A nice welcome to 2010!!!

A Chilean Navidad

We left Porvenir for Punta Arenas by ferry, after being honoured to a fascinating tour of Ramon's textile factory by his manager Robert; it was really interesting to have the opportunity to see a different side of Chile from the standard tourist and service industry one tends to be exposed to!

Ja's knee continued to cause problems when cycling and it was suggested that it needed a period of 'complete rest' in order to recover. Ja was of course delighted by this (especially as the hostel had wifi), and took the notion rather literally; spending the best part of a week re-aquainting himself with the internet and barely moving other than to occasionally venture out to adjust something or other on one of the bikes. I took the opportunity to make preparations for the next leg (243km to Puerto Natales) and do a bit of the tourist thing (the slightly 'The Prisoner'-esque photo was taken in the cemetery-a vast marble city lined with these incredible topiaried trees!)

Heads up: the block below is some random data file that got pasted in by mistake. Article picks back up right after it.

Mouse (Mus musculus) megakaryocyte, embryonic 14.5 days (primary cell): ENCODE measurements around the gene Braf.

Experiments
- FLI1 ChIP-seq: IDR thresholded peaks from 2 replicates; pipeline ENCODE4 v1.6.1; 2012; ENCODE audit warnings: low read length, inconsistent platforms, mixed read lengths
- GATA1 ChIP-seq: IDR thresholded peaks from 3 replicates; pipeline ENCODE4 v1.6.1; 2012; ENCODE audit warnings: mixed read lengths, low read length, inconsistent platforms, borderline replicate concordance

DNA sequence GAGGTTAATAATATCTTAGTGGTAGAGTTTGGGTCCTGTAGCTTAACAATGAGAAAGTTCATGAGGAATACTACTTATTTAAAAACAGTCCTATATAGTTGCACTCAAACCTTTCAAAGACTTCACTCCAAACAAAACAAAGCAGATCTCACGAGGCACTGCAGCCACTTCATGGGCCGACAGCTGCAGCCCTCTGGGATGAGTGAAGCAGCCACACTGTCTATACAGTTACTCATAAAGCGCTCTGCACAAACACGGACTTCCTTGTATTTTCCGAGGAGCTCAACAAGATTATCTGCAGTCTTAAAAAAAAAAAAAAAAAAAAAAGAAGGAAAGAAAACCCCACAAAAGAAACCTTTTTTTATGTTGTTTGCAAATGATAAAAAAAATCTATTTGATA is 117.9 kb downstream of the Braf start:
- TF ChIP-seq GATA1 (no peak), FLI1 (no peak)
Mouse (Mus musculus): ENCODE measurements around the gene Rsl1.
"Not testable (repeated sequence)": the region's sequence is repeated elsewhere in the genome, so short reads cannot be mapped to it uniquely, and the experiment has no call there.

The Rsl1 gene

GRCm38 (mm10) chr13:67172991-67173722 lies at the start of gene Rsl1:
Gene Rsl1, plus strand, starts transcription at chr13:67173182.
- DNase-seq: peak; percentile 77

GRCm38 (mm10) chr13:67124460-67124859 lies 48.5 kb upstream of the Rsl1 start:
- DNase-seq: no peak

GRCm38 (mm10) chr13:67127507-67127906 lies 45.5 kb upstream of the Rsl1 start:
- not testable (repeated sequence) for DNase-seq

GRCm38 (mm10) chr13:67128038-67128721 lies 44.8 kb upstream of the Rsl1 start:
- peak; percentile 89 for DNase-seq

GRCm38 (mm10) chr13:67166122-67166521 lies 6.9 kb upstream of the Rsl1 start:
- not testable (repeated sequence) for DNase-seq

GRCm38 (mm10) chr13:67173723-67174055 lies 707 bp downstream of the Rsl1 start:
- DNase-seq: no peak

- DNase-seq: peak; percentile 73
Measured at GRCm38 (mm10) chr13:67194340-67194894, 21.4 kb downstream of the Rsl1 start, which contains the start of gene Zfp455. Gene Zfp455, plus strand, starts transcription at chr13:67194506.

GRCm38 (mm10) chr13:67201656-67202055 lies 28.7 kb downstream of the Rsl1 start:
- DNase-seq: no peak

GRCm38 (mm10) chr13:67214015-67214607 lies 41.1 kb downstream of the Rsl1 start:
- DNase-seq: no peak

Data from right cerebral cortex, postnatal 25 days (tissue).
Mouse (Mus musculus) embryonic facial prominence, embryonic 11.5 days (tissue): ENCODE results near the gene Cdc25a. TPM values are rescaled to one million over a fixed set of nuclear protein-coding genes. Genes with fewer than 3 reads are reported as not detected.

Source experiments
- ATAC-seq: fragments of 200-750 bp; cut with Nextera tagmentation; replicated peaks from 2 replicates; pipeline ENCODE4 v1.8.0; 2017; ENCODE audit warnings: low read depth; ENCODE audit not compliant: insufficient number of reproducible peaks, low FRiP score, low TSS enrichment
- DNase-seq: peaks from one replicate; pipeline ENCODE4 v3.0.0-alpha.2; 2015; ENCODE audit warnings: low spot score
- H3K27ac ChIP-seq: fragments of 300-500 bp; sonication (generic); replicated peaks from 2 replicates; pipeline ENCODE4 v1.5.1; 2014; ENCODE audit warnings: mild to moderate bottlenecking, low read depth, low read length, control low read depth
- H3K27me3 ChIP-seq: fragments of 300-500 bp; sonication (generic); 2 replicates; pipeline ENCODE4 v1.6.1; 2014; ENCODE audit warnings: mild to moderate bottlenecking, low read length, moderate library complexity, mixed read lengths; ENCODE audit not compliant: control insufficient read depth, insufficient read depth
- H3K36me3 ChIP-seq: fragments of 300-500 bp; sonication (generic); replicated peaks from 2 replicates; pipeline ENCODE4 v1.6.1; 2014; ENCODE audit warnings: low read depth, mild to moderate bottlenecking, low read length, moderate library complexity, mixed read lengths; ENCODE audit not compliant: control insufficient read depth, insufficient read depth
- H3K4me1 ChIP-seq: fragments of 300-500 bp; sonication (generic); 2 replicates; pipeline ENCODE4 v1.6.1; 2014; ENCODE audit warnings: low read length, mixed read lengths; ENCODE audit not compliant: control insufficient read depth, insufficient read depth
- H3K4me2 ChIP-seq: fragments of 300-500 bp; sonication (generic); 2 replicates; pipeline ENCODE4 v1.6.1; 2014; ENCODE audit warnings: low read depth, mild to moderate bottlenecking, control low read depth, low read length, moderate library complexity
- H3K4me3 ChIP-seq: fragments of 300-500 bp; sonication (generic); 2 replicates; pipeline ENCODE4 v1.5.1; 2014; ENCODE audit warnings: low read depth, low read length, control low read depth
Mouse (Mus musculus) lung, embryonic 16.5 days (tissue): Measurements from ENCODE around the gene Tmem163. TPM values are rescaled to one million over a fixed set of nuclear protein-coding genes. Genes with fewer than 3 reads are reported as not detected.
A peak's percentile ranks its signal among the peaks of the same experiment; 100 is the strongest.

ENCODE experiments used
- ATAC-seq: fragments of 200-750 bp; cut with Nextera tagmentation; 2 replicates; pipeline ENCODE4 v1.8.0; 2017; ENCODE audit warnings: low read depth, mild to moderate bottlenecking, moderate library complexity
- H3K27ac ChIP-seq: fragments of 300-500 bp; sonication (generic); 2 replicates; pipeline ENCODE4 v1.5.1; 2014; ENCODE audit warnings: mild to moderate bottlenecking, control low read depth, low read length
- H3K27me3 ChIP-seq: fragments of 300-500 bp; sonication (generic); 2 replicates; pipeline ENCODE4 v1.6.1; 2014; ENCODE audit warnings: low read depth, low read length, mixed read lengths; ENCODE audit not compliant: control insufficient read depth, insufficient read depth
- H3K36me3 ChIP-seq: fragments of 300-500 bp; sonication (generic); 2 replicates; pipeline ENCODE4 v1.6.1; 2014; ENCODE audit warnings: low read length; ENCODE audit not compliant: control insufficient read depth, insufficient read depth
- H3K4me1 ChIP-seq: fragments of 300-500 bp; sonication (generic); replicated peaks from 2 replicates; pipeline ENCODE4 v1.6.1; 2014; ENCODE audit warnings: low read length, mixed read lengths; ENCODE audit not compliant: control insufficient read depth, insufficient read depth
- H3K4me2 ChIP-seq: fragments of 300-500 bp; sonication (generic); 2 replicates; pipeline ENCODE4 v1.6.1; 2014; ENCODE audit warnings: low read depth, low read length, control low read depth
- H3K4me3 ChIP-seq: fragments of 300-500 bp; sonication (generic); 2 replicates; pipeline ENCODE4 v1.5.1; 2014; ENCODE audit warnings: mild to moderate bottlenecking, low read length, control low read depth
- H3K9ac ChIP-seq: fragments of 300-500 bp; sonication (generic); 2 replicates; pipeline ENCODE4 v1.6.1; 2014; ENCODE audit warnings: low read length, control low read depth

We were given a very fond farewell as we finally set off for Natales, with lots of hugs and photos and being waved off by the owners Pamelita and Eduardo. Pamelita was so concerned that we were going to spend the festive period in a ditch, and that Santa wouldn't know where to find me, that she gave me a christmas present of the rather fetching stuffed penguin who now adorns my handlebars. Pinguinita flaps his wings in an amusing fashion in high winds, and plans to travel with us until I find a more worthy home for him (or gets blown away, whichever happens sooner). Anyway, all this attention surrounding our leaving made it rather embarrassing when after 65km Ja realised that in spite of all his intense resting the knee wasn't going to make it another 180km, and it was more sensible to return the way we had come than to continue. Luckily we were welcomed back with just as much gusto, and were in time to spend a very lovely Christmas Eve in traditional Chilean fashion, joining Eduardo, Pamelita, their entire extended family and the other guests at the hostel in sharing a midnight bar-b-q (paradilla) of whole lamb and choritzo, and drinking pisco sour till the early hours. We did, of course, drink a toast to absent friends and family, and send everyone much Christmas love and cheer.